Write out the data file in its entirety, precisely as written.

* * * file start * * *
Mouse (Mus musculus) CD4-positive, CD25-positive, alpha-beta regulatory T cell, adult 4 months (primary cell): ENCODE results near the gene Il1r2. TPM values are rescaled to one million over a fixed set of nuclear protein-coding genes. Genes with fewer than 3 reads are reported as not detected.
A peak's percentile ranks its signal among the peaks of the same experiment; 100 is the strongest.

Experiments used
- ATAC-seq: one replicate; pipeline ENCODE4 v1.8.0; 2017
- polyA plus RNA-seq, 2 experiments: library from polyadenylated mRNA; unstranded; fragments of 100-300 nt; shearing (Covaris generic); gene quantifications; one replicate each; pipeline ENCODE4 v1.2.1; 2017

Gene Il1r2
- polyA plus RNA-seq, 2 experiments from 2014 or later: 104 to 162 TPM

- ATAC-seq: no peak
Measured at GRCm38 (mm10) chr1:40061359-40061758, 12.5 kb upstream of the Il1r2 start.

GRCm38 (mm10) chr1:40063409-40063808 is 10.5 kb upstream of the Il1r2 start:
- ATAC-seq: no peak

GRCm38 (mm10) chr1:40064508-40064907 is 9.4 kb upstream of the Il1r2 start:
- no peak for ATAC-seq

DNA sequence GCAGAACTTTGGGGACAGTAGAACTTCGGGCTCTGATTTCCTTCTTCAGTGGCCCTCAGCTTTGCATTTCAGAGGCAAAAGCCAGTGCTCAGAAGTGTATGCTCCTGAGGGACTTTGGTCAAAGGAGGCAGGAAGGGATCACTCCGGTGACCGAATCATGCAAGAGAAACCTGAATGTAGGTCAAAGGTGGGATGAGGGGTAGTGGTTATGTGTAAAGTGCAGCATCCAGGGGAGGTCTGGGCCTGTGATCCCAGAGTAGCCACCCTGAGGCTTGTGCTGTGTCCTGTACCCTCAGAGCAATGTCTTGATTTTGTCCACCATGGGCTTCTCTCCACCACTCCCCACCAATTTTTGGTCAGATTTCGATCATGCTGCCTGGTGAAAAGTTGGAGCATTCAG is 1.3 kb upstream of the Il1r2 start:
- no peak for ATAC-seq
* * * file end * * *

Mouse (Mus musculus) CD4-positive, CD25-positive, alpha-beta regulatory T cell, adult 4 months (primary cell): ENCODE results near the gene Il1r2. TPM values are rescaled to one million over a fixed set of nuclear protein-coding genes. Genes with fewer than 3 reads are reported as not detected.
A peak's percentile ranks its signal among the peaks of the same experiment; 100 is the strongest.

Experiments used
- ATAC-seq: one replicate; pipeline ENCODE4 v1.8.0; 2017
- polyA plus RNA-seq, 2 experiments: library from polyadenylated mRNA; unstranded; fragments of 100-300 nt; shearing (Covaris generic); gene quantifications; one replicate each; pipeline ENCODE4 v1.2.1; 2017

Gene Il1r2
- polyA plus RNA-seq, 2 experiments from 2014 or later: 104 to 162 TPM

- ATAC-seq: no peak
Measured at GRCm38 (mm10) chr1:40061359-40061758, 12.5 kb upstream of the Il1r2 start.

GRCm38 (mm10) chr1:40063409-40063808 is 10.5 kb upstream of the Il1r2 start:
- ATAC-seq: no peak

GRCm38 (mm10) chr1:40064508-40064907 is 9.4 kb upstream of the Il1r2 start:
- no peak for ATAC-seq

DNA sequence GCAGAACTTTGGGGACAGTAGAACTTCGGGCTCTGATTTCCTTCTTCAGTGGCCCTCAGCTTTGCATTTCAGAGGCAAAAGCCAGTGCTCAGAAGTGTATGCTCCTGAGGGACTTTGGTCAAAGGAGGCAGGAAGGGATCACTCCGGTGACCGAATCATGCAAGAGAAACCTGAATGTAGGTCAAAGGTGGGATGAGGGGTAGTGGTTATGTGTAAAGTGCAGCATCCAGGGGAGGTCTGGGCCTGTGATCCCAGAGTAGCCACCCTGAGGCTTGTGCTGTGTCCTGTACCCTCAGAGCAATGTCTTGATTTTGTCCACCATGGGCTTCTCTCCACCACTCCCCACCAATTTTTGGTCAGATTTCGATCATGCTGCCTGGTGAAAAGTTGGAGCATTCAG is 1.3 kb upstream of the Il1r2 start:
- no peak for ATAC-seq